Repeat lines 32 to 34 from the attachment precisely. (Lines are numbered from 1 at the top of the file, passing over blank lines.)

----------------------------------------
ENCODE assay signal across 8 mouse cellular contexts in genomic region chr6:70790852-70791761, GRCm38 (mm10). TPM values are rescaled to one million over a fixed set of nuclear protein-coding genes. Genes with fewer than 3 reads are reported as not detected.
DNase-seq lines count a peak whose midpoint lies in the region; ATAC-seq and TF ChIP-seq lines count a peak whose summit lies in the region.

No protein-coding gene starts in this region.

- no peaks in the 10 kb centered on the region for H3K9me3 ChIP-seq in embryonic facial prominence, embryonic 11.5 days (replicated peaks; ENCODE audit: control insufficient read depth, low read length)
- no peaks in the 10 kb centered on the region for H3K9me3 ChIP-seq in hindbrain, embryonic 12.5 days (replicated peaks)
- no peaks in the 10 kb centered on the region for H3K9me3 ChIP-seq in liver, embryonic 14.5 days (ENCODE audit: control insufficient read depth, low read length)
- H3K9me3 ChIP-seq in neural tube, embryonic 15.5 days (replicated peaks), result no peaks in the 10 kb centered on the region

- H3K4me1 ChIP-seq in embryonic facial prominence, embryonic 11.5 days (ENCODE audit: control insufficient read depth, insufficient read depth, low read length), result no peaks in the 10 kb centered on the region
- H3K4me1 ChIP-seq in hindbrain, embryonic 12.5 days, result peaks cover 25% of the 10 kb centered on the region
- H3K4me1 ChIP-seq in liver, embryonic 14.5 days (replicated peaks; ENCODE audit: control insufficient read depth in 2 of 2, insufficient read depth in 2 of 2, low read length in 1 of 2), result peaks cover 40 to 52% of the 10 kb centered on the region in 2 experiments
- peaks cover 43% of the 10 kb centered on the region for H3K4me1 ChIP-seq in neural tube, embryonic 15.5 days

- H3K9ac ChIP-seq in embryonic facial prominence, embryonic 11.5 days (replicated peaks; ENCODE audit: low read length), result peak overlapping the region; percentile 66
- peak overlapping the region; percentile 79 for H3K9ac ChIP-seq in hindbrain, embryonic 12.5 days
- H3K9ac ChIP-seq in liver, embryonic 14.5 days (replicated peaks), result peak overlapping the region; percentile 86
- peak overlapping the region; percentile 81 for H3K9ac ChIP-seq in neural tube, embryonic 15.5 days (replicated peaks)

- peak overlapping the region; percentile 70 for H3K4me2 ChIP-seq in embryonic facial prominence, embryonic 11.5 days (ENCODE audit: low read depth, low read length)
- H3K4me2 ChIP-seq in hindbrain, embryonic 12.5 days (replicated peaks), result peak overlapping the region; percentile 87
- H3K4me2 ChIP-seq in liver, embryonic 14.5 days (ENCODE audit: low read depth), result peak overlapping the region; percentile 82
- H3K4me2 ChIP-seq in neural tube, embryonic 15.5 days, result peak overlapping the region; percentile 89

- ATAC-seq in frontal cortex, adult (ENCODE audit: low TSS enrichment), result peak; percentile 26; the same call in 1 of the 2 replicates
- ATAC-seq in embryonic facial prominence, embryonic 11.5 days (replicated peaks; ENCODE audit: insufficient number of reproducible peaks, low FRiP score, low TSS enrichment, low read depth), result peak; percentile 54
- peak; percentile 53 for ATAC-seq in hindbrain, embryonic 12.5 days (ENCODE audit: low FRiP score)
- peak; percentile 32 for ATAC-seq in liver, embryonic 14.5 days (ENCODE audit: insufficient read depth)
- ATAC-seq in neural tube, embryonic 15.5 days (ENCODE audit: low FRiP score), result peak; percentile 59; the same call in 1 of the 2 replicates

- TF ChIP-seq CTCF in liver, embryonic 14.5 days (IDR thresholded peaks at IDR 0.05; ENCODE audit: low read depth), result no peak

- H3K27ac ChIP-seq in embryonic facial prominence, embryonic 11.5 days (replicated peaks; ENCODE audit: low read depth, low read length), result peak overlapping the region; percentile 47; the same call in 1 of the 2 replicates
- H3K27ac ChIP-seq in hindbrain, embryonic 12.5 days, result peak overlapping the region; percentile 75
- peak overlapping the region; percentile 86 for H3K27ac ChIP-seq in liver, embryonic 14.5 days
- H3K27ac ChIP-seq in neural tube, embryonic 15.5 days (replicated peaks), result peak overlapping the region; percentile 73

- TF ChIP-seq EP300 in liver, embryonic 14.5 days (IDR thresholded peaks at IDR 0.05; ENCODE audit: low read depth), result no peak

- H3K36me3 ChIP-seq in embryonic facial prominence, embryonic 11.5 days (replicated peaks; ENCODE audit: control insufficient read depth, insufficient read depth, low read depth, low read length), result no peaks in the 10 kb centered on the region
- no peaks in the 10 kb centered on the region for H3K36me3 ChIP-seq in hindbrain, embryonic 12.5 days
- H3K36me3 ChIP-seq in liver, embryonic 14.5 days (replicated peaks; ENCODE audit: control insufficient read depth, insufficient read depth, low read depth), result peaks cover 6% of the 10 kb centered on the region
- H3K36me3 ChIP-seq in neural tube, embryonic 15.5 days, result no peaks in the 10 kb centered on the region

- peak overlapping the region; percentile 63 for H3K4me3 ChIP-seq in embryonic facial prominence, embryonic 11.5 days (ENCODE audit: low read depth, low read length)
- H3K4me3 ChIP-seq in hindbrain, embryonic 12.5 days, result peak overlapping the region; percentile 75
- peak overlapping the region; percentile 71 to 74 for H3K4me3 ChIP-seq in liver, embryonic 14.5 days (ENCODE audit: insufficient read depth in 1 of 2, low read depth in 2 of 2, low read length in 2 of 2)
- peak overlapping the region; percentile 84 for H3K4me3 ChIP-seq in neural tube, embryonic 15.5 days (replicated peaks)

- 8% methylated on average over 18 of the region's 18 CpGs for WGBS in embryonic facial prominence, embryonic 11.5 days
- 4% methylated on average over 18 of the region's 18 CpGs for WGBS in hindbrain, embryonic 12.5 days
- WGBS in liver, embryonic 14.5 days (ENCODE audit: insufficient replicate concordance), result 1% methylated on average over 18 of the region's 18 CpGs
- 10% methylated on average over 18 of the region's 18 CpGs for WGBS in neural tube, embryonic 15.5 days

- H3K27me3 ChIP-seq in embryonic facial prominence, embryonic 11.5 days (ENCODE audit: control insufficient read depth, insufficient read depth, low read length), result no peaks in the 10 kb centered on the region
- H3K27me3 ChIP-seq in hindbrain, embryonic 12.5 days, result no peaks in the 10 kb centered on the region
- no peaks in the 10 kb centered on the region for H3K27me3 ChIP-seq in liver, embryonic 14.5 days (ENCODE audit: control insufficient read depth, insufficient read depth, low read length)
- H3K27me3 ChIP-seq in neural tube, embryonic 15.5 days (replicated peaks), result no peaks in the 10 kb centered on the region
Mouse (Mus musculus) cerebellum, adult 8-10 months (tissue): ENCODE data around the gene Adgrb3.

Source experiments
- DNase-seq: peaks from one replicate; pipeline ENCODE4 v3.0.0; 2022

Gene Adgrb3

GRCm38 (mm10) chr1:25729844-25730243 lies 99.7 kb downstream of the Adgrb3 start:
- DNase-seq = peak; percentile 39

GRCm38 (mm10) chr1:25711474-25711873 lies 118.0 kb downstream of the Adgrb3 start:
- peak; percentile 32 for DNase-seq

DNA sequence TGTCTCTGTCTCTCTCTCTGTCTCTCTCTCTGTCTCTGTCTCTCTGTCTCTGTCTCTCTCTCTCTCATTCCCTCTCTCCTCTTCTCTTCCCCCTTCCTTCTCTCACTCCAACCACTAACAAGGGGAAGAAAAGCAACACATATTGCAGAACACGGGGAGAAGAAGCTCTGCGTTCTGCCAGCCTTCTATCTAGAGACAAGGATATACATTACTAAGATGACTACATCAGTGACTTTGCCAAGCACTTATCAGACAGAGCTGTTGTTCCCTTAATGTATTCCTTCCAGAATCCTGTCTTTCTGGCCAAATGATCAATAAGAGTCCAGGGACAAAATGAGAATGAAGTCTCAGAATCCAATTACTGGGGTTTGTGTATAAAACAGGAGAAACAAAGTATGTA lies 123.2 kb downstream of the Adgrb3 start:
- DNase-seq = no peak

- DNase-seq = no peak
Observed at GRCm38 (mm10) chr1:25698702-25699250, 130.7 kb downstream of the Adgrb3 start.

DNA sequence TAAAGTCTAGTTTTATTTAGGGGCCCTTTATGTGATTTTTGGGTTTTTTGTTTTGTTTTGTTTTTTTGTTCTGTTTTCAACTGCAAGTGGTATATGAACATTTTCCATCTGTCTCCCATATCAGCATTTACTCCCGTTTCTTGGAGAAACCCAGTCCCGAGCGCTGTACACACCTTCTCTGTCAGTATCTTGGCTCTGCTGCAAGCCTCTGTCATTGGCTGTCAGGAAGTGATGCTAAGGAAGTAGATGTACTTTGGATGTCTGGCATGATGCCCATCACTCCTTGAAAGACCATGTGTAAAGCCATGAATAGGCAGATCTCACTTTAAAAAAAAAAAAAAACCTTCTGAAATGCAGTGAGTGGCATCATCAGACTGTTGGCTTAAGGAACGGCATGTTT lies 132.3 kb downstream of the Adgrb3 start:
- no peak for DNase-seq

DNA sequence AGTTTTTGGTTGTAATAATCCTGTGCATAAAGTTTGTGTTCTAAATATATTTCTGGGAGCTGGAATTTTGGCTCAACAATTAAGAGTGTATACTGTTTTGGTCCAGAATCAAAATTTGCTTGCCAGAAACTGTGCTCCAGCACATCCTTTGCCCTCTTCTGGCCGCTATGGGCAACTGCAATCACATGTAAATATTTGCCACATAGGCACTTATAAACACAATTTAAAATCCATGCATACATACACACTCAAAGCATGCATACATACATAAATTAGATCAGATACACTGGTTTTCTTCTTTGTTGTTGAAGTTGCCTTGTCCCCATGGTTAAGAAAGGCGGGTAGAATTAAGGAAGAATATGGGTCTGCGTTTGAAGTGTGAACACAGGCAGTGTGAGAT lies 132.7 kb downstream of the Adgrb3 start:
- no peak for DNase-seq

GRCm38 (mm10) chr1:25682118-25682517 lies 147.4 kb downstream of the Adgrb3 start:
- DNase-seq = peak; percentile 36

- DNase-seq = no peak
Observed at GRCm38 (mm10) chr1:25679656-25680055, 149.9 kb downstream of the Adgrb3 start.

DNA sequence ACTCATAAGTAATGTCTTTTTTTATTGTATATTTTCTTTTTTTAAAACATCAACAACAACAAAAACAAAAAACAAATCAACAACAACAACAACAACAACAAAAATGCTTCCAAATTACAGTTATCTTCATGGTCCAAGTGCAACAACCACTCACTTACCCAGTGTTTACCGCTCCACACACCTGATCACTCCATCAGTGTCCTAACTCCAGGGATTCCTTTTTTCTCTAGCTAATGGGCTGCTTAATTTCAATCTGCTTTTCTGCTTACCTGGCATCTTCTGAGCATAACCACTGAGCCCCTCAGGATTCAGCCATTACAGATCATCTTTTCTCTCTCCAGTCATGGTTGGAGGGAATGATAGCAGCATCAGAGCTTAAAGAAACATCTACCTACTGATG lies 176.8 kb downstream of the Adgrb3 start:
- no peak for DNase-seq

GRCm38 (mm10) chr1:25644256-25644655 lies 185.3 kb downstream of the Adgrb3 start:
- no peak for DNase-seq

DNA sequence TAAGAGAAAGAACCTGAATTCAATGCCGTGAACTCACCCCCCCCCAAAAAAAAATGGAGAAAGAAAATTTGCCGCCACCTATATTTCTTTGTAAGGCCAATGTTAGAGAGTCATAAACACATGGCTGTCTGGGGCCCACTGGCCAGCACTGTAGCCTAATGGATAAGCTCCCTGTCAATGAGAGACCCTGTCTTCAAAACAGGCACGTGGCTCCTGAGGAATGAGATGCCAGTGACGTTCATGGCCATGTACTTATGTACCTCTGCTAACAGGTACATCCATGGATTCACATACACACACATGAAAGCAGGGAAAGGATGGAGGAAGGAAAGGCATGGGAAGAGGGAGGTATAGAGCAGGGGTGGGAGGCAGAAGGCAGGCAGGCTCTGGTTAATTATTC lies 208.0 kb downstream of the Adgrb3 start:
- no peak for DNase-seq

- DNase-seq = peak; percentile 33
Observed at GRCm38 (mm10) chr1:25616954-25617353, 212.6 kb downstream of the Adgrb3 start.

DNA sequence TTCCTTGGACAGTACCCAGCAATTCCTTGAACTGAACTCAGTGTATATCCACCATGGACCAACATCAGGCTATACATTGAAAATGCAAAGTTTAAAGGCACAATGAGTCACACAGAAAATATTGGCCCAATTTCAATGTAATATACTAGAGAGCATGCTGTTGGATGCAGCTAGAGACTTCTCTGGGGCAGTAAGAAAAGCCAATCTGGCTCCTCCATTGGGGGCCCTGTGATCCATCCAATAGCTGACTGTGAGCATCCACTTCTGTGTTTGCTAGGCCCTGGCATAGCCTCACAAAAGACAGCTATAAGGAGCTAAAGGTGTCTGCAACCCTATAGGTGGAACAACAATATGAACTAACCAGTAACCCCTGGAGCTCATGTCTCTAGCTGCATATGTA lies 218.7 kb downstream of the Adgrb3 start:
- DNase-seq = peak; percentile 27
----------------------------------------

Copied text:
- no peaks in the 10 kb centered on the region for H3K36me3 ChIP-seq in hindbrain, embryonic 12.5 days
- H3K36me3 ChIP-seq in liver, embryonic 14.5 days (replicated peaks; ENCODE audit: control insufficient read depth, insufficient read depth, low read depth), result peaks cover 6% of the 10 kb centered on the region
- H3K36me3 ChIP-seq in neural tube, embryonic 15.5 days, result no peaks in the 10 kb centered on the region